The Peregrine Fund Home
Sign In
The Peregrine Fund Notes From The Field
The Last Bird
Corinne Kendall — in East Africa Project    Share

So with only a Tawny eagle to show for our efforts after three long days of trapping, we still had work to do. We had a test unit that needed to get deployed, so I could decide which units we would be using during our July trapping session. We really needed one more bird.

We had found the ultimate trapping spot – a quite cove surrounded by a small river with trees protecting it, making it difficult for mammalian scavenger to tell if a vulture was landing on a nest or on the ground. We had tried it a few times before and despite a great turn out of vultures had been unable to snag one. Today we would give it one last go before giving up and moving somewhere else.

At 8 o’clock we dropped the meat and set up the nooses. Then we waited. The first birds to arrive were more Tawny eagles. They stepped carefully around the nooses, aware they were there but unconcerned. Their feet are tiny compared to a vultures, so the nooses generally shouldn’t catch them, but in trapping there are no guarantees. My heart was racing as three African white-backed vultures came zooming onto the meat. They dropped from the sky with such speed that you could hear their wings against the wind, like tiny jet airplanes. The odds were slowly shifting in our favor. More African white-backed vultures landed and slowly the squabbling started. As birds jumped around I could see the black loops we had set out slip over and off their feet. We just needed one to stick. Then with an angry screech as one vulture attacked another, they all jumped off the meat. Everyone moved a few feet away except for one bird. He seemed confused, hadn’t he jumped just like the others. We got one!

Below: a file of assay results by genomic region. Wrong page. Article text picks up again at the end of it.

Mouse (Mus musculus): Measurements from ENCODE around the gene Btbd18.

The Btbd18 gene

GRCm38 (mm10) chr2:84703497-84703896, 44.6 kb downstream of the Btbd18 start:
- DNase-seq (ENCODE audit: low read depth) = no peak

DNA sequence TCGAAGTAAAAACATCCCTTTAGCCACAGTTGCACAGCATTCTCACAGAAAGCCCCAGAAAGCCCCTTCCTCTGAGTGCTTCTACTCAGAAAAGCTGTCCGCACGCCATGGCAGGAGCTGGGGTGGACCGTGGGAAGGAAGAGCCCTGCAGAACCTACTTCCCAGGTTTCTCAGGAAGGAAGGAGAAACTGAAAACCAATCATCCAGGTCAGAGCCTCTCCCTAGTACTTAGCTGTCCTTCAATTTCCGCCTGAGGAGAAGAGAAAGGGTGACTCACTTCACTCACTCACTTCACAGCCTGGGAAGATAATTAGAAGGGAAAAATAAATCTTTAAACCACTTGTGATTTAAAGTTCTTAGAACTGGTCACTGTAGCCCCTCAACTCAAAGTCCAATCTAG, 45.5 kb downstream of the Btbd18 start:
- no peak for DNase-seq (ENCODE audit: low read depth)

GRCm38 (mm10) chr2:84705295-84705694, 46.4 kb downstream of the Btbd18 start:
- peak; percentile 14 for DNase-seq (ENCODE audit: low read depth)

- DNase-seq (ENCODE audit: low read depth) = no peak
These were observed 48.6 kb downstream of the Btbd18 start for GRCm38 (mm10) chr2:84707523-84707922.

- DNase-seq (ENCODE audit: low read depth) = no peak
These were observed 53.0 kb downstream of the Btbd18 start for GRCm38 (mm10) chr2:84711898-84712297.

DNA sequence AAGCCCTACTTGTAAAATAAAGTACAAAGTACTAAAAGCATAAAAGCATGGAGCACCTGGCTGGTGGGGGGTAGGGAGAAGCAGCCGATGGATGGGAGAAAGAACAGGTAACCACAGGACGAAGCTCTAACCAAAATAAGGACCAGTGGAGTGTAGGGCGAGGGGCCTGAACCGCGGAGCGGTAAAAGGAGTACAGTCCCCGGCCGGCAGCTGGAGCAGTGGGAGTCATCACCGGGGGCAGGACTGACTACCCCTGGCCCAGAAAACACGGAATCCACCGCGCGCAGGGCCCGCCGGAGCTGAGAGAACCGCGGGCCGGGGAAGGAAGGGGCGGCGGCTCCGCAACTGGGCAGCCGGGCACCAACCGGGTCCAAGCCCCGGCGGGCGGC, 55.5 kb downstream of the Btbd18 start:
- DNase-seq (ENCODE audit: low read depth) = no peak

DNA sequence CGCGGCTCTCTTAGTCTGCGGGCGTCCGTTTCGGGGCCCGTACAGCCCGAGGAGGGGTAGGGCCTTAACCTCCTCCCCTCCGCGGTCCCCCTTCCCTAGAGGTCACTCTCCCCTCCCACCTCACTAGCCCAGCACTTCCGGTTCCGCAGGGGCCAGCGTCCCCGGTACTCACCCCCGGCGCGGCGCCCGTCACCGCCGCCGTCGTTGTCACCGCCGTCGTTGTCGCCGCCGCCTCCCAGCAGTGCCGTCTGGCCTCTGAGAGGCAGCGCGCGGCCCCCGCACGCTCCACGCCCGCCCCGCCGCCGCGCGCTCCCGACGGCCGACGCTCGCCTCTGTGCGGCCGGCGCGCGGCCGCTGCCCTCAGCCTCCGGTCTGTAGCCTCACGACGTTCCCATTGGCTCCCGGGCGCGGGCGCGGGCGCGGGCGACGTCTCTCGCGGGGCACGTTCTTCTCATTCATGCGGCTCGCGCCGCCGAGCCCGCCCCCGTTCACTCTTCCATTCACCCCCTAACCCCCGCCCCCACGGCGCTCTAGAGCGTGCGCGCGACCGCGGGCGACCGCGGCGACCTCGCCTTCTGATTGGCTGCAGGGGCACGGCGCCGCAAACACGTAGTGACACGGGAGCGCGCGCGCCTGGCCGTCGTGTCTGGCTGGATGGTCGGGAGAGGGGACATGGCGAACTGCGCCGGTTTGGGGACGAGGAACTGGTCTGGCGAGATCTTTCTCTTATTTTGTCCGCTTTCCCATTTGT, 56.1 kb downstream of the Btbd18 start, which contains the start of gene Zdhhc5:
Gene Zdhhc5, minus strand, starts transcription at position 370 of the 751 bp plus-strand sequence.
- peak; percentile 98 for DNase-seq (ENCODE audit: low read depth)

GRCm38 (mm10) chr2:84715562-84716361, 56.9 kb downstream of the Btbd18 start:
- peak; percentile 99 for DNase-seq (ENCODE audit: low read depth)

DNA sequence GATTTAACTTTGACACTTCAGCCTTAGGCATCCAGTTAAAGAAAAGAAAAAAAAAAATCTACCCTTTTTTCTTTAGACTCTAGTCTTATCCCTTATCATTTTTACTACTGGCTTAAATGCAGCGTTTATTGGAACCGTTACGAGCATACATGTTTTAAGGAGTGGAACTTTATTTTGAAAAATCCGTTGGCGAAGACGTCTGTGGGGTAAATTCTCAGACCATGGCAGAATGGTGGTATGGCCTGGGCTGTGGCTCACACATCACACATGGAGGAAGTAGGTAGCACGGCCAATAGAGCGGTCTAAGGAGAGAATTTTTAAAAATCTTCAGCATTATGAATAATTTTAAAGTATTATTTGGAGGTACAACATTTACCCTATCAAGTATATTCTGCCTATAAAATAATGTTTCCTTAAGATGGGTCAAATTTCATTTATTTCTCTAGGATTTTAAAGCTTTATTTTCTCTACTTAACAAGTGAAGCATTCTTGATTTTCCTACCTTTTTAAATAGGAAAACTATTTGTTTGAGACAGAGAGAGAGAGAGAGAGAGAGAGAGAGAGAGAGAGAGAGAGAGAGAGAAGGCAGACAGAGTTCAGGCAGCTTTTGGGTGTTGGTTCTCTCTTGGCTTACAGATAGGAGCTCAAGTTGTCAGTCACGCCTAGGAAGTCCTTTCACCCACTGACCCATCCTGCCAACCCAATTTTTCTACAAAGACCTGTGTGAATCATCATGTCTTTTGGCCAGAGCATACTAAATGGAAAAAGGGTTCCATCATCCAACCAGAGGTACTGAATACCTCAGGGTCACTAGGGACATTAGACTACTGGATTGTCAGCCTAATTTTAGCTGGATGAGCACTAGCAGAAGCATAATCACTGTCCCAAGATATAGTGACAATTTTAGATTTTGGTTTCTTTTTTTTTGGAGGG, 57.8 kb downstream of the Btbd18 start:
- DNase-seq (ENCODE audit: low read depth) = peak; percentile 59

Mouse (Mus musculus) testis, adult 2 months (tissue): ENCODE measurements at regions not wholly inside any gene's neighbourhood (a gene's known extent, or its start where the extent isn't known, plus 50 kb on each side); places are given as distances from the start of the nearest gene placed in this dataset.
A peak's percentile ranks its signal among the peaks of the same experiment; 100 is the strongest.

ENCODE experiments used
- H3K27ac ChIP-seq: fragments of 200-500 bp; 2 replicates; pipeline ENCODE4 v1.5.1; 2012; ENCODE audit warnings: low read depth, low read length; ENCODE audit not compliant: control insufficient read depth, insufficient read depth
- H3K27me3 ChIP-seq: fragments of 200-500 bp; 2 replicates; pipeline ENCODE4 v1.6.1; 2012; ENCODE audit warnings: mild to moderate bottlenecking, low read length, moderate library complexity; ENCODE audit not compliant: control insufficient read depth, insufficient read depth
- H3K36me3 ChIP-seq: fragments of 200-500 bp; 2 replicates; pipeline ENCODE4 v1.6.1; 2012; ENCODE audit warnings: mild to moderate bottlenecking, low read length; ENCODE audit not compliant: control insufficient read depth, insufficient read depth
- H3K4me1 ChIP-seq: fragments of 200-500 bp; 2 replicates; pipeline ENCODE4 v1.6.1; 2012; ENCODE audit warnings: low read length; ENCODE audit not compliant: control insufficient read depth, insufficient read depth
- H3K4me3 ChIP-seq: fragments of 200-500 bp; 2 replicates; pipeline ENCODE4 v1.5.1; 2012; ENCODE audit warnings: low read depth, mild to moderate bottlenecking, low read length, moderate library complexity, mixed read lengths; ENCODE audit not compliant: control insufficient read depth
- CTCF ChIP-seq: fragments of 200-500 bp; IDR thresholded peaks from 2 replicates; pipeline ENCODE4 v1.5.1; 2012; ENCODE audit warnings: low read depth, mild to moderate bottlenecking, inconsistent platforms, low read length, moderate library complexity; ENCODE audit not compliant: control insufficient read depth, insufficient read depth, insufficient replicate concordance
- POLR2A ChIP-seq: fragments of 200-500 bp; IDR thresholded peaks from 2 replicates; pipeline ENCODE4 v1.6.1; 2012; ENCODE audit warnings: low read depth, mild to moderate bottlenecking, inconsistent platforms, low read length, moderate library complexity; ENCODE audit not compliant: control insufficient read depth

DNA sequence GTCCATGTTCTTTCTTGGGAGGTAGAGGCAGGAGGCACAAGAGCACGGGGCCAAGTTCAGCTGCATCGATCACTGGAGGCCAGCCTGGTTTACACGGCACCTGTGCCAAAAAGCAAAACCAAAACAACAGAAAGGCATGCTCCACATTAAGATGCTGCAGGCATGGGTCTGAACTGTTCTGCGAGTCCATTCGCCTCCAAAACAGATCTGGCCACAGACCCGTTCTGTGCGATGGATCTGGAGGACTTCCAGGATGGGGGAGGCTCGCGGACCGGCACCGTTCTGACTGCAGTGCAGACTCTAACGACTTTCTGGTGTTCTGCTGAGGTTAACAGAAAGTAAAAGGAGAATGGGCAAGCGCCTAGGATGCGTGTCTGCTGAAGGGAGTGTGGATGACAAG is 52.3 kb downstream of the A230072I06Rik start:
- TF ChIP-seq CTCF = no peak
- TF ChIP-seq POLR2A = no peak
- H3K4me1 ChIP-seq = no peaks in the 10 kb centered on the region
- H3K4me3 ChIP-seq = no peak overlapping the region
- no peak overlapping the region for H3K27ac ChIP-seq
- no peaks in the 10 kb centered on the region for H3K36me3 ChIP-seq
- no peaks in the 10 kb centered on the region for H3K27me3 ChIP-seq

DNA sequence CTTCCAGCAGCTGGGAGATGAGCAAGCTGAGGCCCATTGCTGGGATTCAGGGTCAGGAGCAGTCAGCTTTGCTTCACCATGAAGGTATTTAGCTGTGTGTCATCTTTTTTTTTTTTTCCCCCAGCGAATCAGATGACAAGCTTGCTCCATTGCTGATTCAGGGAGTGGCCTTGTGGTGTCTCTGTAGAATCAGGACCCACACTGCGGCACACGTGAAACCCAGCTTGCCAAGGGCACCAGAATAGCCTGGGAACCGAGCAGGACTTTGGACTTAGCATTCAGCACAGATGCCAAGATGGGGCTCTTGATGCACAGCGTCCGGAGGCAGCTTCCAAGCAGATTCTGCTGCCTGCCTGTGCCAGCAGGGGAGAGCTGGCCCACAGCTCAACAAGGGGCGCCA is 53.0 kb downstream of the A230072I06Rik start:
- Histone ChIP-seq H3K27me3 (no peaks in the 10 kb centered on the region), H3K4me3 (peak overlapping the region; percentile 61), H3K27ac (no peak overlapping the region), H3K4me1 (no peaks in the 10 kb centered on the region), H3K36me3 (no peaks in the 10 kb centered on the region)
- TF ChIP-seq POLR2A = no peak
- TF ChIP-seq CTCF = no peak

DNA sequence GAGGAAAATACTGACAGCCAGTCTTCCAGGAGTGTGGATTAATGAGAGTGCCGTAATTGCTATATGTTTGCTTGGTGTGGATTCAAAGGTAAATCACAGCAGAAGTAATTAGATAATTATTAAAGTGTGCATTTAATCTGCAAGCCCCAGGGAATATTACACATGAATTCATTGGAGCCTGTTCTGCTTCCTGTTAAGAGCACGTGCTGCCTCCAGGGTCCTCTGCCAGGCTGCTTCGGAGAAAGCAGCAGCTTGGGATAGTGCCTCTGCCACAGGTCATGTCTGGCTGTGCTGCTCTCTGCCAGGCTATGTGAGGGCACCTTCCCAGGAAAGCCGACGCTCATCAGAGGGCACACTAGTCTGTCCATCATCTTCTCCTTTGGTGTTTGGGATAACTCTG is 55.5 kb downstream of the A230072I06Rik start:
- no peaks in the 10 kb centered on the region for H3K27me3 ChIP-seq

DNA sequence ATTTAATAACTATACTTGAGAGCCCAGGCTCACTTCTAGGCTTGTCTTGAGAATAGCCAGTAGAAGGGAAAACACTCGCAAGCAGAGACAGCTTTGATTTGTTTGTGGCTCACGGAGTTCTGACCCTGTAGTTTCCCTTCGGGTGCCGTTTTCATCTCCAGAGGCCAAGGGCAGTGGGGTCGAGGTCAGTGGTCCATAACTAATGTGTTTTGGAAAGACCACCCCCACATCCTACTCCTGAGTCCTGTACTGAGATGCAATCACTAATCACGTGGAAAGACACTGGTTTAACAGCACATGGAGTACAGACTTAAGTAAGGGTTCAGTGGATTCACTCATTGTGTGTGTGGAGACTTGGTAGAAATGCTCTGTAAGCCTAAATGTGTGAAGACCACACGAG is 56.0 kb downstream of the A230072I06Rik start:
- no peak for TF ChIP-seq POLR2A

We drove up and I nearly tripped as I came tumbling from the moving vehicle. The bird was quickly in hand and we put on the new unit, took some blood, and attached a wing tag. Kasine, who had joined us for the day, named the bird Ann after his girlfriend.

The bird was surprisingly mellow, especially for an African white-backed vulture, and only vomited slightly. Our scale showed the bird to be about 5.5 kg (nearly 11 lbs) – not bad for such a long distance mover. When all our work was through, the bird was ready for release. My heart was still in my throat from the adrenaline rush of the catch. I grasped the bird tightly around the neck and feet as I prepared for release. In my first vulture release, I had been terrified that the bird would turn around and come after me, but I knew better now. I set the bird down, releasing the feet first and then the head. With great effort (as always), the vulture ran forward and leapt into the air, wings flapping hard to lift its heavy body. Within moments the bird was airborne and off to its next adventure. Where would the bird go next? With the unit attached, we would know in a few hours.

Corinne with African White-backed Vulture

Find more articles about Tawny Eagle, White-backed Vulture, Africa

Most Recent Entries Atom feedshow-hide

Our Authorsshow-hide

Our Conservation Projectsshow-hide

Species we work withshow-hide

Where we workshow-hide

Unknown column 'Hits' in 'field list'
Support our work - Donate